After associating each book with the specific cradle made for it, we stabilized the placement of the pages with narrow strips of polyethylene plastic to be certain that the pages remained open at the correct place.

Rebecca Smyrl, Assistant Conservator for Special Collections, placing a book in its custom-fit cradle
Henry Hébert, Conservator at Duke’s Rubenstein Library, strapping a volume from Duke in its cradle
Jan Paris, Head of Conservation for Special Collections, securing one of the UNC volumes in its cradle
Digital image of two pages of the Hypnerotomachia Poliphili

The Hypnerotomachia Poliphili, considered by many to be the most beautiful book of the Venetian Renaissance, was produced by the printer Aldus Manutius and includes 120 woodcuts. Because only two pages of a book can be seen in the static display of an exhibit case, the curator has included a digital surrogate of the entire volume on an iPad nearby, so visitors can see all of the visually arresting illustrations in this book.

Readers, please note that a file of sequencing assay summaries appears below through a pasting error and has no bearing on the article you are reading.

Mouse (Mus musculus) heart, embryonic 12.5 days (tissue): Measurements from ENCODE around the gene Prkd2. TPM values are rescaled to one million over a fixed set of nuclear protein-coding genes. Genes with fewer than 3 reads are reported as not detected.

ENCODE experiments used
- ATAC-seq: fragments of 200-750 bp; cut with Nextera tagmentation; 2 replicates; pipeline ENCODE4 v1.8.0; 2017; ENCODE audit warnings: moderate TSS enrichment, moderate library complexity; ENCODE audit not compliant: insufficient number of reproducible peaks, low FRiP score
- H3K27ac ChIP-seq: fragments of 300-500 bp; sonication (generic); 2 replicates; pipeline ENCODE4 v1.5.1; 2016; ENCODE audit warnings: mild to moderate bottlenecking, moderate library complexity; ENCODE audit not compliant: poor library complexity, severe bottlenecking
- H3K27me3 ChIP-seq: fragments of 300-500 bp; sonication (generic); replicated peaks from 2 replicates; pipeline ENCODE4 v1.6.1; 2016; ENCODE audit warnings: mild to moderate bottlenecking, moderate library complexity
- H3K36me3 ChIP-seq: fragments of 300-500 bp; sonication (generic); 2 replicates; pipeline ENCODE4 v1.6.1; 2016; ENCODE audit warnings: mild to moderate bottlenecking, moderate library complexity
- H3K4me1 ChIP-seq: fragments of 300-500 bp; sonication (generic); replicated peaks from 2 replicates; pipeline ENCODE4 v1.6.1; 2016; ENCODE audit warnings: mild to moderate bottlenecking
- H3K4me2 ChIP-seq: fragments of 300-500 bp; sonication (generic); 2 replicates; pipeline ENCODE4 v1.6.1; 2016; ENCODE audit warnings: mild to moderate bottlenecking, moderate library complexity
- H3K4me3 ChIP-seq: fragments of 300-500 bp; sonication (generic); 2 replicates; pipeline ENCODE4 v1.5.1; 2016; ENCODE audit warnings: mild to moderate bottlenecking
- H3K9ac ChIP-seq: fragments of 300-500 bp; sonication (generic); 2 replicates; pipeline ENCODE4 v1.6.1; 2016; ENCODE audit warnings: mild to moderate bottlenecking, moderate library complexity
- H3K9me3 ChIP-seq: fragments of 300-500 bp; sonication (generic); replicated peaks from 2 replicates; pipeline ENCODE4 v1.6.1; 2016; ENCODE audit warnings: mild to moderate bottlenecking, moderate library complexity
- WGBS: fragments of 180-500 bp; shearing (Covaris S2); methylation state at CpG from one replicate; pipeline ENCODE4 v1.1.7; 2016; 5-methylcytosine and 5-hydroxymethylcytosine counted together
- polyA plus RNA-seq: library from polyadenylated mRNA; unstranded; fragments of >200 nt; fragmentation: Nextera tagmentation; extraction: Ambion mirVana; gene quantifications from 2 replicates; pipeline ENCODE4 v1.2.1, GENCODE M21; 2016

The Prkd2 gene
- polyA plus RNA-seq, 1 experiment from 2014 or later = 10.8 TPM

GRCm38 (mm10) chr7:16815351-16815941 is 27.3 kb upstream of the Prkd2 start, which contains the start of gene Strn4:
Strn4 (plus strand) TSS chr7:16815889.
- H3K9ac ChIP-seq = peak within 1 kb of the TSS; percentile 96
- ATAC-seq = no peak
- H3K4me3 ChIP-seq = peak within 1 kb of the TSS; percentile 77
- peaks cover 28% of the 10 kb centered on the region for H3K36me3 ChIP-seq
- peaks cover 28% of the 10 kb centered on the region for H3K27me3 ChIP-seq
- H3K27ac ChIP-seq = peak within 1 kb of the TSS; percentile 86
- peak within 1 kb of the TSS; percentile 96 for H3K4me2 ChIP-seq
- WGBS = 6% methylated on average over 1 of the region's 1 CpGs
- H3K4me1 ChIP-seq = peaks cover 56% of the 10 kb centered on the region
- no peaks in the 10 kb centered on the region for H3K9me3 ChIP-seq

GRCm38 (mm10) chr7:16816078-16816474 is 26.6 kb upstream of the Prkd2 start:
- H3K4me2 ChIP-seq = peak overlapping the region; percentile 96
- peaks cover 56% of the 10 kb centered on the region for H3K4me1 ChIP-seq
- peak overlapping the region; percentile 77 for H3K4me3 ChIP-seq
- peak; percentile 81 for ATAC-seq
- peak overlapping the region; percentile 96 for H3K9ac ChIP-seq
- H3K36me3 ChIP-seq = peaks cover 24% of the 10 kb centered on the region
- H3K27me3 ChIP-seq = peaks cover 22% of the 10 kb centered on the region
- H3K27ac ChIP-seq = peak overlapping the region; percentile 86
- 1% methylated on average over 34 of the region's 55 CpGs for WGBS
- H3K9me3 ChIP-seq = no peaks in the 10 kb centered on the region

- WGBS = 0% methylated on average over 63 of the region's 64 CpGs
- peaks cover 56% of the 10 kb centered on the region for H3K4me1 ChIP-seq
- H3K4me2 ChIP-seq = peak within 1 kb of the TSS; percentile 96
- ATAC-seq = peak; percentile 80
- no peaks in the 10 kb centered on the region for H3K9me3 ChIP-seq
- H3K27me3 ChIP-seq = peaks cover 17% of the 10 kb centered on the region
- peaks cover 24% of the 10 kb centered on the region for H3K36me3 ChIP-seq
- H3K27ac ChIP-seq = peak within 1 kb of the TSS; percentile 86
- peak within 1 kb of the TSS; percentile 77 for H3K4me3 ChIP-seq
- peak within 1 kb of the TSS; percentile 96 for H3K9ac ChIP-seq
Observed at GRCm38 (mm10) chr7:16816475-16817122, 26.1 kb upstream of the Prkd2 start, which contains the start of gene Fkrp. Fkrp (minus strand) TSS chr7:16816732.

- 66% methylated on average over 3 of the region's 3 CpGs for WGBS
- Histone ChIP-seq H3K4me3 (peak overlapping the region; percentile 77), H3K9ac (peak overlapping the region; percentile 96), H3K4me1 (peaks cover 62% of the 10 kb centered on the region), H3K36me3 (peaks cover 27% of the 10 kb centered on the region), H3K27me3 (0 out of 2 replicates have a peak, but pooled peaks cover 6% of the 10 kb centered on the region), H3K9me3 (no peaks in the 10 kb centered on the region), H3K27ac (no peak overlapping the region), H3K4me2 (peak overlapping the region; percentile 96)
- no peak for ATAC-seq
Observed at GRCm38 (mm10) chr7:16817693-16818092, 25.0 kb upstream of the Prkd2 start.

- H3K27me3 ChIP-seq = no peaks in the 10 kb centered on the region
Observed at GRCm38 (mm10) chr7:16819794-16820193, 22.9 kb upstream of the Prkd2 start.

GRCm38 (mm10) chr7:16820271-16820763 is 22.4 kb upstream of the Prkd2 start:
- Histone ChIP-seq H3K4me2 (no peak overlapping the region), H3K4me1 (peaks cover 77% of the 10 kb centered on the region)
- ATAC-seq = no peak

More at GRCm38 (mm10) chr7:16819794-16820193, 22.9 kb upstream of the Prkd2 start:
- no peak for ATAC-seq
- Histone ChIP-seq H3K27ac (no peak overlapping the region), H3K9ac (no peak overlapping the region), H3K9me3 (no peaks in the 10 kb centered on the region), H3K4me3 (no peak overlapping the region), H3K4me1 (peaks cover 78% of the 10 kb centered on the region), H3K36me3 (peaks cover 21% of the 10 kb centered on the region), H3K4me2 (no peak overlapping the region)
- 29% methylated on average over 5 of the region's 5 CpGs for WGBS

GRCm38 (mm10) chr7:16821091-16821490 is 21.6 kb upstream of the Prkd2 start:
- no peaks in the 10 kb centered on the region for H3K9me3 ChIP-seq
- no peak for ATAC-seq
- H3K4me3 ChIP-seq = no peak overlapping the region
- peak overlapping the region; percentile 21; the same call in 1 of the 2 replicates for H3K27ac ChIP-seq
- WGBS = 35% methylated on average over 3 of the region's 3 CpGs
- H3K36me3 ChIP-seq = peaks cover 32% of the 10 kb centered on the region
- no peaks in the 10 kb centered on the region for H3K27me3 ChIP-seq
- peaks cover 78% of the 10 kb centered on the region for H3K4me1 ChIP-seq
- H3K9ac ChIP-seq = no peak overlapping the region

Installation complete!

Once all of the books were placed correctly and strapped for stability on their cradles, the vitrines that protect the volumes on display were installed. The books will return to the Rare Book Collection in a few months. Until then, Glory of Venice will be open at the North Carolina Museum of Art’s Meymandi Exhibition Gallery from March 4, 2017 – June 18, 2017.


This post was written by Jan Paris, Head of Conservation for Special Collections, Wilson Library

Recent Acquisitions feature: The Tour of Dr. Syntax in Search of the Picturesque: A Game

This is the first in a series of posts featuring items that will be on display during the Rare Book Collection’s Recent Acquisitions Evening on March 22.

The Tour of Dr. Syntax in Search of the Picturesque: A Game is a parlor game based on William Combe’s satirical poem The Tour of Dr. Syntax in Search of the Picturesque.